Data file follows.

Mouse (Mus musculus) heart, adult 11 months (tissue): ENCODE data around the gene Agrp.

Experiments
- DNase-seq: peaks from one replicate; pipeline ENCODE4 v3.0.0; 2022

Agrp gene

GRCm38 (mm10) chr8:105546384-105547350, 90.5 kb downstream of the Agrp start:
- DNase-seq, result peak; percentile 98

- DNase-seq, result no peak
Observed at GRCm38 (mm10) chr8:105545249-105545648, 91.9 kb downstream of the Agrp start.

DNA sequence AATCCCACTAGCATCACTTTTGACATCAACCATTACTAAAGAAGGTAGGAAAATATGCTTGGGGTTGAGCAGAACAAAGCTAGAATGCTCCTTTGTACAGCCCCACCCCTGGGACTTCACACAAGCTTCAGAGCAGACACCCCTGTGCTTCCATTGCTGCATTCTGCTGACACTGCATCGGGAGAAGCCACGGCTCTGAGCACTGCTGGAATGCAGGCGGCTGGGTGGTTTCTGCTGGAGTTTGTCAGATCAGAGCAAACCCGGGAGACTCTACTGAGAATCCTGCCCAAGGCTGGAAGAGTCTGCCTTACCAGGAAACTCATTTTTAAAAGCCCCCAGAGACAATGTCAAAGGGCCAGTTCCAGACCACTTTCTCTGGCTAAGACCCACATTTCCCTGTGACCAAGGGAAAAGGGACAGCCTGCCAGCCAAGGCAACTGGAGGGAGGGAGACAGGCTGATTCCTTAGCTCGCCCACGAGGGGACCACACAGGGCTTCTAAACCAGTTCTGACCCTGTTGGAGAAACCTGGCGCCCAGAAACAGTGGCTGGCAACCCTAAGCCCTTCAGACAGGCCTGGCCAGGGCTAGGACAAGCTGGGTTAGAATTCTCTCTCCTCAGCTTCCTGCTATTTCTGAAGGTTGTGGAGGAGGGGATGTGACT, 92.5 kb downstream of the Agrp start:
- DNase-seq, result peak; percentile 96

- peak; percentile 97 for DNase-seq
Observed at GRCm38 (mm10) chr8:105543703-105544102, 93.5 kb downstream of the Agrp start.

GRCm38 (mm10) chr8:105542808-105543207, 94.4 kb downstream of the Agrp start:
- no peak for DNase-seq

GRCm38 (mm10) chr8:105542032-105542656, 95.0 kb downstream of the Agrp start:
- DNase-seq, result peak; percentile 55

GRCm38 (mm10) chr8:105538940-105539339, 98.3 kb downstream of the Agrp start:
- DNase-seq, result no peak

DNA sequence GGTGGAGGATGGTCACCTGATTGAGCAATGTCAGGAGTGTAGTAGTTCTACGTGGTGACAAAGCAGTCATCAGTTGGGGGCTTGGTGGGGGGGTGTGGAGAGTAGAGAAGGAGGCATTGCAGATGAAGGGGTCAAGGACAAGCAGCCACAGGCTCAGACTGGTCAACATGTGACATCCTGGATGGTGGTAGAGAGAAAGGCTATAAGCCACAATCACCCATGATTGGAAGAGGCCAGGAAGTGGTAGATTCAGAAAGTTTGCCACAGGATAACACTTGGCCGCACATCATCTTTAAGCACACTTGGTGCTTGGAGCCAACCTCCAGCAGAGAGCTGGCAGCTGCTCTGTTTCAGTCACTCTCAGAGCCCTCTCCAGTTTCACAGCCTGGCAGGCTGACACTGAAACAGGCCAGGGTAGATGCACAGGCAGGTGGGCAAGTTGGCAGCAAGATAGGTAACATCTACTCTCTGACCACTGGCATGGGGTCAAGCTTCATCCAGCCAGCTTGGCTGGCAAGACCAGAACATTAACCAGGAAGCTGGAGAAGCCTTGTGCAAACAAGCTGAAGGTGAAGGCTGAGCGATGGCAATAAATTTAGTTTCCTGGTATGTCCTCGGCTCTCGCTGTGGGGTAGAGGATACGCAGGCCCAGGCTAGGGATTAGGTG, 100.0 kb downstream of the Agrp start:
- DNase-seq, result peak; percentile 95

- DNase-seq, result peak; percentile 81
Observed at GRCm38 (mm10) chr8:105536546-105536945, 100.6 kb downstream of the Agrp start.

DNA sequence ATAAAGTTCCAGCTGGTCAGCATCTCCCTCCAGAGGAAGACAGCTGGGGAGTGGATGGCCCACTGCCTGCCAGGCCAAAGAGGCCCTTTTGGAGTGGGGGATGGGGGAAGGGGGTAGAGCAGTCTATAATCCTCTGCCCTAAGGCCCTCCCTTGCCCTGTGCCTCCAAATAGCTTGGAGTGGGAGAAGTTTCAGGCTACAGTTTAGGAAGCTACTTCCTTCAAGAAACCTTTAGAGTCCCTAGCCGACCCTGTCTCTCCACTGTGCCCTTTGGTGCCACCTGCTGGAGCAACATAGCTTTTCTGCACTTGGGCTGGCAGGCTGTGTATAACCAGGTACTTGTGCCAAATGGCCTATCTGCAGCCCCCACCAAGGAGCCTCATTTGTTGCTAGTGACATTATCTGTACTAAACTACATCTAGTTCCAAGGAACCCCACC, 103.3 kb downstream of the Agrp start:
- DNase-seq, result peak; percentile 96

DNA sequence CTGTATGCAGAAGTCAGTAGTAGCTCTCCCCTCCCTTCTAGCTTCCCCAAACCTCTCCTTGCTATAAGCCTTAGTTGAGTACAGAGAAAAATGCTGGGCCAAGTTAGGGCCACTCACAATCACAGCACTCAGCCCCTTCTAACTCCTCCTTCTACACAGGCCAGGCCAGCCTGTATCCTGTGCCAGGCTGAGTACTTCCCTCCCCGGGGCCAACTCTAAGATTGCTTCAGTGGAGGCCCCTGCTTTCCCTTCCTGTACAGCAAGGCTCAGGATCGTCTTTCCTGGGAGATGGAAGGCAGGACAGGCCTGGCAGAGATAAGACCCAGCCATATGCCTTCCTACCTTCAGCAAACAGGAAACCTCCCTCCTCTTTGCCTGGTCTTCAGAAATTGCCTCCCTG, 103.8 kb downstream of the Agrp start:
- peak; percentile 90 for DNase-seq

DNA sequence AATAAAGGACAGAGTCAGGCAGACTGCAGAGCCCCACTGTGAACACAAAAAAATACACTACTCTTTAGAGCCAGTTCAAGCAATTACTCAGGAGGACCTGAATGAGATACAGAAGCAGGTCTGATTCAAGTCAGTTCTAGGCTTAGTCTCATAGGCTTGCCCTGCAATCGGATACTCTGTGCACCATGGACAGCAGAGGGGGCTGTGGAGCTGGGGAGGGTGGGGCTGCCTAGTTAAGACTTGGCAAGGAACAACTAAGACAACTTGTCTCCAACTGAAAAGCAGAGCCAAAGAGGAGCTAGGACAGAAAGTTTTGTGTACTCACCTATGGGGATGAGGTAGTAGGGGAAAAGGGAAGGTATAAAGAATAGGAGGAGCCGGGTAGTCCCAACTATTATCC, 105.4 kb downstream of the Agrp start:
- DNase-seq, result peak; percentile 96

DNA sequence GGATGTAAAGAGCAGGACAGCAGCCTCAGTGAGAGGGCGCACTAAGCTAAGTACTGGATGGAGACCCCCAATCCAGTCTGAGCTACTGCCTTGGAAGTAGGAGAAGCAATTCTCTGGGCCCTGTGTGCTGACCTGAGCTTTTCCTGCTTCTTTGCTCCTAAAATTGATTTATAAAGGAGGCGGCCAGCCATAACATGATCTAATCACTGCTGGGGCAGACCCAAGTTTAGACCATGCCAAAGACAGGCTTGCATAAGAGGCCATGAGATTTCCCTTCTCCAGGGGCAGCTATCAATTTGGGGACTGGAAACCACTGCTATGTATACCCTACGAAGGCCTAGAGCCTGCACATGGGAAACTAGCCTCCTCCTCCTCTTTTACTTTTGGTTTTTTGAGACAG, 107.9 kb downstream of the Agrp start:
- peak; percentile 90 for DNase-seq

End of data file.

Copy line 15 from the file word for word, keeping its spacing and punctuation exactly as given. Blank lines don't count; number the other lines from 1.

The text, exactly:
GRCm38 (mm10) chr8:105542032-105542656, 95.0 kb downstream of the Agrp start: